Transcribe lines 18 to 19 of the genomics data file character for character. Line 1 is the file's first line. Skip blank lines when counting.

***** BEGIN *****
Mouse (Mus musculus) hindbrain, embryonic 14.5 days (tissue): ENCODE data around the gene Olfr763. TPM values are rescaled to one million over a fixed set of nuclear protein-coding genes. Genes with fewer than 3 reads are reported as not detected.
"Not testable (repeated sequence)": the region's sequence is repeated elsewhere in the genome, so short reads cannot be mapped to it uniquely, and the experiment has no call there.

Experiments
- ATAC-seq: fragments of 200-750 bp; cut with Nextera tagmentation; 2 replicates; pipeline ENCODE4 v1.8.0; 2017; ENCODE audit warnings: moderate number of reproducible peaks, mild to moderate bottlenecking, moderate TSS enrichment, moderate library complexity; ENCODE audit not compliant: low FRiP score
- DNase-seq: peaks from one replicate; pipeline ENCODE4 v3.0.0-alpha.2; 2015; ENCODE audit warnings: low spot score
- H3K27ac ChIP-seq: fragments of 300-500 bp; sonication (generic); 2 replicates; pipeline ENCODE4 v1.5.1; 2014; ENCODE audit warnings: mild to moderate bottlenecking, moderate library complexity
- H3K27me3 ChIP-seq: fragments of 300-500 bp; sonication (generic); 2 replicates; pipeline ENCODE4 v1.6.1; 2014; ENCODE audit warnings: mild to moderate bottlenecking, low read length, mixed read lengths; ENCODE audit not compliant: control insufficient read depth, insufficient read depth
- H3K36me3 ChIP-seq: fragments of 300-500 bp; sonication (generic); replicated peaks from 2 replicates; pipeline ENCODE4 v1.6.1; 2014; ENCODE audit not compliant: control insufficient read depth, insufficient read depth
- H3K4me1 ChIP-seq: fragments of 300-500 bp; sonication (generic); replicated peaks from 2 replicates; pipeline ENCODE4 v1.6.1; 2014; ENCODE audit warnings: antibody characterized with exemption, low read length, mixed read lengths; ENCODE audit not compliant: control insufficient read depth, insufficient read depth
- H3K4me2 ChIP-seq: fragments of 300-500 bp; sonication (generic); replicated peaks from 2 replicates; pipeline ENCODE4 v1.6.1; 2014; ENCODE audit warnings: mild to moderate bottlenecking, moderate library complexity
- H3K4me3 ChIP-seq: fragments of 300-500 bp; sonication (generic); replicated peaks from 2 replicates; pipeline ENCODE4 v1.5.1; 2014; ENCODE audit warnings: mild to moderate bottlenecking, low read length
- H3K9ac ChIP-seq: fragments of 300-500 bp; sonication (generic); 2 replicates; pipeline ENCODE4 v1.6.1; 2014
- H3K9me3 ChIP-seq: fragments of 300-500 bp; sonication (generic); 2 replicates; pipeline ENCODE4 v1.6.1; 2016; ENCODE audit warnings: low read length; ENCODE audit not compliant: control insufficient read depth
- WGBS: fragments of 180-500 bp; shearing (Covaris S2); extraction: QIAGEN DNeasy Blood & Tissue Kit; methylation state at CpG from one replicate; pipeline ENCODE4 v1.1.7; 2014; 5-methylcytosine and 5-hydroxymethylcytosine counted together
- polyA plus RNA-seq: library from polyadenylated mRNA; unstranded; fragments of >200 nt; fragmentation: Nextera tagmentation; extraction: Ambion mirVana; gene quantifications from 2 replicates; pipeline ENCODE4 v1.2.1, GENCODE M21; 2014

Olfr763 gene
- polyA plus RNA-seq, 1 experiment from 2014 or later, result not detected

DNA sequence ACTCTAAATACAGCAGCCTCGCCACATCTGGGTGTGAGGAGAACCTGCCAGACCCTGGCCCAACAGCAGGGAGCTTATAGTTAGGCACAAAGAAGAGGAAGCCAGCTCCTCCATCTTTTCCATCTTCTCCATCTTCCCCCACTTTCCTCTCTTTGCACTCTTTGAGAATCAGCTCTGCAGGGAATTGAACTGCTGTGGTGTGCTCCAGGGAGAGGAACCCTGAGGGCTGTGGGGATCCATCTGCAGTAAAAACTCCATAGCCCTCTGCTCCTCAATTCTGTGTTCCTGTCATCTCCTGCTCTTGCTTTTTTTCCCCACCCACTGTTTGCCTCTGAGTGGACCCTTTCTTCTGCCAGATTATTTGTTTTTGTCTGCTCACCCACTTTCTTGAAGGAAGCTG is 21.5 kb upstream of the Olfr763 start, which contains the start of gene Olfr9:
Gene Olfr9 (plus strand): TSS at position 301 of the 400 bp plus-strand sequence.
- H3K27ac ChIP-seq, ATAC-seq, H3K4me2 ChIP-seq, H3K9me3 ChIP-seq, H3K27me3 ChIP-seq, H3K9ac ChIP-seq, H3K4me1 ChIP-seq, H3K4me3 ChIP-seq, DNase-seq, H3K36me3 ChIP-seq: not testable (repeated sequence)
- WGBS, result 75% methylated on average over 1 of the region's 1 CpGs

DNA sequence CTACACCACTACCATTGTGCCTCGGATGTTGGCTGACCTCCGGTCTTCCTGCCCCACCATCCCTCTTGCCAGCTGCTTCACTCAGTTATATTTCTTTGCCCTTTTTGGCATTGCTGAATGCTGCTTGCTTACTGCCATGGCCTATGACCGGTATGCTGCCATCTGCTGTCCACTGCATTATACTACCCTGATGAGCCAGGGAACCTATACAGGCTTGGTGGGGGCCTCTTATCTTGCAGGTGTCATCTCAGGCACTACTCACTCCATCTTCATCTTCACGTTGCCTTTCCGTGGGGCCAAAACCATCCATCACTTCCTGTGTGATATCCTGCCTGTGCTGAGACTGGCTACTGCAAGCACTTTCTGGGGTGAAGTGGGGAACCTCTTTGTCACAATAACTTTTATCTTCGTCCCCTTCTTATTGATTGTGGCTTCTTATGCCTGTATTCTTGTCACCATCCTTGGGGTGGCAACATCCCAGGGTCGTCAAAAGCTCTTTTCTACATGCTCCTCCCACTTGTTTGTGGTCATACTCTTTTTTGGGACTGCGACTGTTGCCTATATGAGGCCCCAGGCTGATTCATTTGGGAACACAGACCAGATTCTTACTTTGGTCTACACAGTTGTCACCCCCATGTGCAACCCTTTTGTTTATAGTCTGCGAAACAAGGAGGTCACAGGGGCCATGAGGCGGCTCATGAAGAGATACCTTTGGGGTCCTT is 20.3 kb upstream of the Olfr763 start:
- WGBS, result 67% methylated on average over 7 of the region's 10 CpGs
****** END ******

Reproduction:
DNA sequence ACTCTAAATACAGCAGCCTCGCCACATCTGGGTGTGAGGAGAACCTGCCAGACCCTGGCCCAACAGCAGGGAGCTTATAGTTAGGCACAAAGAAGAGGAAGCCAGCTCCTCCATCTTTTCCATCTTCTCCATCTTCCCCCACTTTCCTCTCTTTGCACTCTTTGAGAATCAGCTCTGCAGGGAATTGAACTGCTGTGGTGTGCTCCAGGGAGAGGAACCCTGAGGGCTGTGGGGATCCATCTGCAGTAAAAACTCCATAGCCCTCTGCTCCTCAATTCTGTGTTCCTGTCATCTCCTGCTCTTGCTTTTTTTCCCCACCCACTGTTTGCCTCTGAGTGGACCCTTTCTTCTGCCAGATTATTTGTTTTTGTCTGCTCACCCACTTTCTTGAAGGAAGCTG is 21.5 kb upstream of the Olfr763 start, which contains the start of gene Olfr9:
Gene Olfr9 (plus strand): TSS at position 301 of the 400 bp plus-strand sequence.